Research ArticleARTIFICIAL INTELLIGENCE

Deep learning can accelerate grasp-optimized motion planning

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Science Robotics  18 Nov 2020:
Vol. 5, Issue 48, eabd7710
DOI: 10.1126/scirobotics.abd7710
  • Fig. 1 Grasp-optimized motion planning in action.

    The proposed motion planner computes a time- and jerk-optimized motion for pick-and-place operations, using a combination of deep learning and optimization. Time optimization makes the motions fast (sub-second). Jerk (change in acceleration) optimization avoids overshooting and reduces wear over long term repeated operation. For a given pair of start and end robot configurations, deep learning rapidly computes an approximation of the optimal motion that can violate motion constraints (e.g., collides with a bin, exceeds joint limits). The motion planner then feeds the approximation to an optimization process to minimize jerk and fix up the constraint violations. By using the deep-learning-based approximation, the computation time speeds up by 300×.

  • Fig. 2 Grasp-optimized motion planning degrees of freedom.

    The optimized motion planning allows for degrees of freedom to be added to the pick and or place frames. In (A), grasp analysis produces a top-down grasp. Because the analysis is based on two contact points, the motion planner allows for rotation about the grasp contact points shown as ±60° rotations in (B) and (C). Similarly, reversing the contact points, visible in (D) as a different arm pose, will still be valid according to grasp analysis. DJ-GOMP computes an optimal rotation for pick and place frames that minimizes time and jerk of the motion.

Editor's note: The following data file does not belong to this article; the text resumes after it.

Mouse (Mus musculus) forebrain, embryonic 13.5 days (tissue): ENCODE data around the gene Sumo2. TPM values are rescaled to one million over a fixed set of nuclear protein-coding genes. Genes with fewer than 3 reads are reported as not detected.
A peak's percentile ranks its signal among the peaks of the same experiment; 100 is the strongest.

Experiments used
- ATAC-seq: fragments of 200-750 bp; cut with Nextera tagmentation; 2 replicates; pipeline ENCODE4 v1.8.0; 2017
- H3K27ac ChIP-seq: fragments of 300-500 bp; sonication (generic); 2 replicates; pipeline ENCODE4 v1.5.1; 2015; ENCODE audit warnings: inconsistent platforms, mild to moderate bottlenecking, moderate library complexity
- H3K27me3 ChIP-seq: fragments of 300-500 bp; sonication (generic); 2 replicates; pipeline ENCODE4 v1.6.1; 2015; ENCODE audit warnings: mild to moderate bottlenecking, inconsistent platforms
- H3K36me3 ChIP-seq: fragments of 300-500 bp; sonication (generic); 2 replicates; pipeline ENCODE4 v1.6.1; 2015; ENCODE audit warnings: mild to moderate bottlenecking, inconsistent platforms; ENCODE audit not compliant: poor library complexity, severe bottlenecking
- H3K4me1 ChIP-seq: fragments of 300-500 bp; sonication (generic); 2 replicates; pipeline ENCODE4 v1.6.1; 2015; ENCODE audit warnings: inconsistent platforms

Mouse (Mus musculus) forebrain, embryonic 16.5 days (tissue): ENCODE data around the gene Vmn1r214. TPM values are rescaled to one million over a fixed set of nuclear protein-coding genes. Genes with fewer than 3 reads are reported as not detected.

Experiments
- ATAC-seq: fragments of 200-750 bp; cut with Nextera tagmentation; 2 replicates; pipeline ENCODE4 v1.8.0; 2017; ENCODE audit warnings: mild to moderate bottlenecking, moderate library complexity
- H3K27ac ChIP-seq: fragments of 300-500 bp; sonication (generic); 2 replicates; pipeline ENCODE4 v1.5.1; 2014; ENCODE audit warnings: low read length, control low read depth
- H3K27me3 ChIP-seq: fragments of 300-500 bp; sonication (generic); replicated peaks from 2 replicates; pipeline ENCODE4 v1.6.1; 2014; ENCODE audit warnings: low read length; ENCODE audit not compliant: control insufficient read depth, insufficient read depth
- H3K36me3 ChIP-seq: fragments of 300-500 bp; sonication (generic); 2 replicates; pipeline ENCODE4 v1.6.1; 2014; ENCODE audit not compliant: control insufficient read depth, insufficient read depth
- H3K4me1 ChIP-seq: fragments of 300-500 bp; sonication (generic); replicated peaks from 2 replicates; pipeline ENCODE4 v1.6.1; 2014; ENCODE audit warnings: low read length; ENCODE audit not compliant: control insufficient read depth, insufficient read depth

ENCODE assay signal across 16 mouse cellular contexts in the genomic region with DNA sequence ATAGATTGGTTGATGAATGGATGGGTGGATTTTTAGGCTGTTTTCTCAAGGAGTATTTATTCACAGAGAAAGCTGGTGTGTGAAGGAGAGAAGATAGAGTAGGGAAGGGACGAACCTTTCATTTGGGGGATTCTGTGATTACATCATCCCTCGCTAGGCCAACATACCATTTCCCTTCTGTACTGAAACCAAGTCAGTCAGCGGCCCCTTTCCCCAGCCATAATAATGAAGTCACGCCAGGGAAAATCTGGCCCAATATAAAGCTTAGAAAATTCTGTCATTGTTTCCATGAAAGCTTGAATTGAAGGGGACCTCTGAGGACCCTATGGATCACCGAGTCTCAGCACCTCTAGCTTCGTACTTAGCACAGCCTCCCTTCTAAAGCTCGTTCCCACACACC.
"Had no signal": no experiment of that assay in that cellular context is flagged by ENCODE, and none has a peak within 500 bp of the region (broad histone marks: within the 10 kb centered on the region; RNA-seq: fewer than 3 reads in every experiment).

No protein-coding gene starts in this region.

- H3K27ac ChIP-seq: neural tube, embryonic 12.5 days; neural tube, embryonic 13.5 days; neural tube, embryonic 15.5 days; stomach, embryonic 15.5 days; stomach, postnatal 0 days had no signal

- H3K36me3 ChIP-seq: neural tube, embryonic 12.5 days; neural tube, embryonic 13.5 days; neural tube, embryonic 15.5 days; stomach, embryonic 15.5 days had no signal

• Fig. 3 A deep neural network architecture for grasp optimized motion planning.

    The input is the start and goal grasp frames (A). Each “FDE” block (B) sequences a fully connected (FC) layer (C), a dropout layer (D), and an exponential linear unit (ELU) layer (E). The output (F) is a trajectory τH from the start frame to the goal frame for each of the time steps H supported by the network. A separate network uses one-hot encoding to predict which of the output trajectories is the shortest valid trajectory.

  • Fig. 4 Physical experiment executing jerk-limited motion computed by DJ-GOMP on a UR5.

    The motion starts by picking an object from the right bin (A), moves over the divider (B to D), and ends after placing the object in the left bin (E). Without the jerk limits, the motion takes 448 ms but results in a high jerk at the beginning and end of the motion, which, in this case, causes the UR5 robot to overshoot its end frame by a few millimeters. With jerk limits, the motion takes 544 ms, reduces wear, and does not overshoot the end frame.

  • Fig. 5 Compute time distribution for 1000 random motion plans.

    In these plots, the x axis shows total compute time in seconds for a single optimized trajectory. Plot (A) extends to 90 s, whereas plots (B) and (C) extend to 1 s. The y axis shows the distribution compute time required. The full optimization process without the deep-learning prediction, shown in the histogram in (A), requires orders of magnitude longer to compute. Using a deep network to predict the optimal time horizon for a trajectory, but not warm-starting the trajectory (B), leads to improvements in compute time, although with increased failures. Using the deep network to compute a trajectory to warm start the optimization (C) further improves the compute time. In (C), the plots include results for both estimated trajectory horizon H and the exact H from the full optimization to show the effect of misprediction of trajectory length—inexact predictions can result in a faster compute time because the resulting trajectory is suboptimal, thus less tightly constrained. The upper limit on the x axis is shown in red to highlight the difference in scale—plots (B) and (C) are magnified by two orders of magnitude.